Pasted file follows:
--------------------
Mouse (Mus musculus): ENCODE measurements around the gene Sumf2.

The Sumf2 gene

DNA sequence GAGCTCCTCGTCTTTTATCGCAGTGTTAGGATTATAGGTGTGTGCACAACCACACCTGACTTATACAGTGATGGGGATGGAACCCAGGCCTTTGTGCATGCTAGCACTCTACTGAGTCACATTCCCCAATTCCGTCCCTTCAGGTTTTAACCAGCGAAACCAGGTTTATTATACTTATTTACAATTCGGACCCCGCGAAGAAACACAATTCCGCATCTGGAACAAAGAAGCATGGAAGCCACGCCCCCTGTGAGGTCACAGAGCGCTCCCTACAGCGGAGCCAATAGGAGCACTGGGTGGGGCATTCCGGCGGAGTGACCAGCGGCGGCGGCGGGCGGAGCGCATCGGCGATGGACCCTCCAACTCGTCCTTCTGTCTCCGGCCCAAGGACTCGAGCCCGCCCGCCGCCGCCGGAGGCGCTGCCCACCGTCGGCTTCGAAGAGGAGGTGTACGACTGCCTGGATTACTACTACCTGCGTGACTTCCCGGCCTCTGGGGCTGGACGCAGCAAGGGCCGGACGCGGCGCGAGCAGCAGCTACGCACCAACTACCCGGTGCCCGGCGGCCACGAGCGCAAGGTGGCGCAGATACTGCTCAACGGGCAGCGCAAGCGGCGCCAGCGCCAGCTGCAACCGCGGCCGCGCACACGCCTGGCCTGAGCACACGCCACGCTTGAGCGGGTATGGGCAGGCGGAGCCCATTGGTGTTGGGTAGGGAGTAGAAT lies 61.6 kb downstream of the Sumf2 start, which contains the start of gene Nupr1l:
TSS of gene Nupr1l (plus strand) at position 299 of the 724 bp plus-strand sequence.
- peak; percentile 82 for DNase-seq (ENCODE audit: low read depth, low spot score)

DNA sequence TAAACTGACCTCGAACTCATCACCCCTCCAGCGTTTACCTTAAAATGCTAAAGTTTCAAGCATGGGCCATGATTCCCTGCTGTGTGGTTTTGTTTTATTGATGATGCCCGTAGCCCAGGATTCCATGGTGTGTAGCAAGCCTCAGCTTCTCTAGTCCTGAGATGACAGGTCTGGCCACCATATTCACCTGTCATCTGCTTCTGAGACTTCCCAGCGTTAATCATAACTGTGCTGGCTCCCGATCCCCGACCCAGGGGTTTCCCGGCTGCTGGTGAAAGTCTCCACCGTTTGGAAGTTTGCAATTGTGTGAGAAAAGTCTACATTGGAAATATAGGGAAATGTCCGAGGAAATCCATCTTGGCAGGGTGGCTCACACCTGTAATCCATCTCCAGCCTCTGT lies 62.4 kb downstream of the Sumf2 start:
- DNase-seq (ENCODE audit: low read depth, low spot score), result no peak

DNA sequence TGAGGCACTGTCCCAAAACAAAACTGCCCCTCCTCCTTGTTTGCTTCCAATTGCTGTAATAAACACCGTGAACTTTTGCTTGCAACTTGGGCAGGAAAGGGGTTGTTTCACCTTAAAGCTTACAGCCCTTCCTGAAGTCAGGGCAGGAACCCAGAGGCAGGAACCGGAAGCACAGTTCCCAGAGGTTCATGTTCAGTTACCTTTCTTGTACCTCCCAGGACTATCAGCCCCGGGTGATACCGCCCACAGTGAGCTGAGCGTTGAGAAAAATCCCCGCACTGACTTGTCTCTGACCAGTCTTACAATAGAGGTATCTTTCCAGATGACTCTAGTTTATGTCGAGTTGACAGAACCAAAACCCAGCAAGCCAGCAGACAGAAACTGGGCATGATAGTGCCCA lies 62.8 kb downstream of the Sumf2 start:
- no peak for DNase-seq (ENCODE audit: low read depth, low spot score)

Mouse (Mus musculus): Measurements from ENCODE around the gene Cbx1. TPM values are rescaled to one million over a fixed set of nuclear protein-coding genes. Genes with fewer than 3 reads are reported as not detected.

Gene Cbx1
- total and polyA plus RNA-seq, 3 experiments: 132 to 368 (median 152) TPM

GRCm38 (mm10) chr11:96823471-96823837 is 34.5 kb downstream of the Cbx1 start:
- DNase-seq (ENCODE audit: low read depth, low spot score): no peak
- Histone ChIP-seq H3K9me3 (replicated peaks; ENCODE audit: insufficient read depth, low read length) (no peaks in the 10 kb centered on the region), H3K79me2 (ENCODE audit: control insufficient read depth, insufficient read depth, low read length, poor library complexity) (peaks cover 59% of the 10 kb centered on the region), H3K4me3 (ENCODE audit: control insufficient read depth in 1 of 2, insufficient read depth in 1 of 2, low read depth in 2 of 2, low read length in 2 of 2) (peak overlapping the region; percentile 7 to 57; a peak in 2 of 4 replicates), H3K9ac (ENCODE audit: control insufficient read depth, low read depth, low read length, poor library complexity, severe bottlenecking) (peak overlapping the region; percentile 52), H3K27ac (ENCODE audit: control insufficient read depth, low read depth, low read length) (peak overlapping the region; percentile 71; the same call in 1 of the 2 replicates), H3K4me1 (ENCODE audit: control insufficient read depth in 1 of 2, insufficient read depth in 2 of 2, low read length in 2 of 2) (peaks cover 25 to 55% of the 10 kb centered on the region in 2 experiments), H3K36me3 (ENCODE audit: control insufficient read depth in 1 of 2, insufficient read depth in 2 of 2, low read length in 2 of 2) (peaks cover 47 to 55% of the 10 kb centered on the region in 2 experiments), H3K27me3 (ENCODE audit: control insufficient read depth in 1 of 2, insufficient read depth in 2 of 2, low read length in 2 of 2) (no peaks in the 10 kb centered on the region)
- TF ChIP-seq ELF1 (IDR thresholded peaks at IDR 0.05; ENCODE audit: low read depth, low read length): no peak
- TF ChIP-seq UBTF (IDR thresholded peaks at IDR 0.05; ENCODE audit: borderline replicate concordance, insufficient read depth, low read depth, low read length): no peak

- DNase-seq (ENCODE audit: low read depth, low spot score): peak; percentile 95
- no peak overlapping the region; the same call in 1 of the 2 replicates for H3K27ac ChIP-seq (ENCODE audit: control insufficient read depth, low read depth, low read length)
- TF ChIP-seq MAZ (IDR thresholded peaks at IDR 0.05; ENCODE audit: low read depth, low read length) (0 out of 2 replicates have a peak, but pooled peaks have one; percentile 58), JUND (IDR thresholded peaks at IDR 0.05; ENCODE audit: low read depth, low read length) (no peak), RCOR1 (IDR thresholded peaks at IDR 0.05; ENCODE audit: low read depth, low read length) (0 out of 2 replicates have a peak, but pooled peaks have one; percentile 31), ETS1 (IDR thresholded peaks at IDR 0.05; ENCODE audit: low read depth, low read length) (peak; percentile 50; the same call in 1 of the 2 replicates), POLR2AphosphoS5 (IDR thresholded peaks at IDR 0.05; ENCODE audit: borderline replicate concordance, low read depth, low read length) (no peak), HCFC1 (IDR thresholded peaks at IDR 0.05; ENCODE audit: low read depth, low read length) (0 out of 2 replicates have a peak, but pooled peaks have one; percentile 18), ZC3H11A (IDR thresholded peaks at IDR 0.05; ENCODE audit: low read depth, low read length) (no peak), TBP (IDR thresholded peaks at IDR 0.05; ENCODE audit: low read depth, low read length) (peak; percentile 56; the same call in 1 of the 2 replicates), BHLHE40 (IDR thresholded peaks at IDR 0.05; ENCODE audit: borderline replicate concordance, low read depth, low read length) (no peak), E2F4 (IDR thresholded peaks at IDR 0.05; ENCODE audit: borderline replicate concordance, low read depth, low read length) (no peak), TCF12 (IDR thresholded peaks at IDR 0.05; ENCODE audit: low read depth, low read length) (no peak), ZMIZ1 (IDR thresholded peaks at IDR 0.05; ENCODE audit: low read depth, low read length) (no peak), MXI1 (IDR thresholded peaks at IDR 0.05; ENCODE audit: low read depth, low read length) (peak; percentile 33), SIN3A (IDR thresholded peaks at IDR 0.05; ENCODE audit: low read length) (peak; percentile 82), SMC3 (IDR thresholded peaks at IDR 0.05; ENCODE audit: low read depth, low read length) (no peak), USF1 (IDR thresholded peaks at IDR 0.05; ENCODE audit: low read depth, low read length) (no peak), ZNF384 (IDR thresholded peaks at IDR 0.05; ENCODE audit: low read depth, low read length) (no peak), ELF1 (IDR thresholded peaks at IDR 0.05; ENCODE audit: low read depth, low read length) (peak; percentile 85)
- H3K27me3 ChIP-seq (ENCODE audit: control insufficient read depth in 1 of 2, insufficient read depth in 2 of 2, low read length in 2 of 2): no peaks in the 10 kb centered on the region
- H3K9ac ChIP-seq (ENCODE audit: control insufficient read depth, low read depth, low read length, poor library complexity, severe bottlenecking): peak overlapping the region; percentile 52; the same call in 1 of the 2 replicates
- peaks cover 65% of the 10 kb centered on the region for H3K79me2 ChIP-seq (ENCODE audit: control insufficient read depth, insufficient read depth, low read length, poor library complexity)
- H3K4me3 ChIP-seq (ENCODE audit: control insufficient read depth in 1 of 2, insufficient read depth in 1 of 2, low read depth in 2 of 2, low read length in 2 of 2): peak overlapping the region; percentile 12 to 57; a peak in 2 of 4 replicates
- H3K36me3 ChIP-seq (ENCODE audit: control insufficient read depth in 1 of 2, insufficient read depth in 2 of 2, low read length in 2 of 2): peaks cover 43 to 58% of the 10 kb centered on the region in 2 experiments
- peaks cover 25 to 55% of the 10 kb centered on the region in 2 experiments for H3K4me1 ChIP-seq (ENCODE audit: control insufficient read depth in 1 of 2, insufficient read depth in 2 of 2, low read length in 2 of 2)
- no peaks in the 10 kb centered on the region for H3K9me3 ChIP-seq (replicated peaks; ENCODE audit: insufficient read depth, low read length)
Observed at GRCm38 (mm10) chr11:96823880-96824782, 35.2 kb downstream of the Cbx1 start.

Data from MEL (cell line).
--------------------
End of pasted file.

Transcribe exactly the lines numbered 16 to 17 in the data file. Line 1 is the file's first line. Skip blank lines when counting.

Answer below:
- TF ChIP-seq ELF1 (IDR thresholded peaks at IDR 0.05; ENCODE audit: low read depth, low read length): no peak
- TF ChIP-seq UBTF (IDR thresholded peaks at IDR 0.05; ENCODE audit: borderline replicate concordance, insufficient read depth, low read depth, low read length): no peak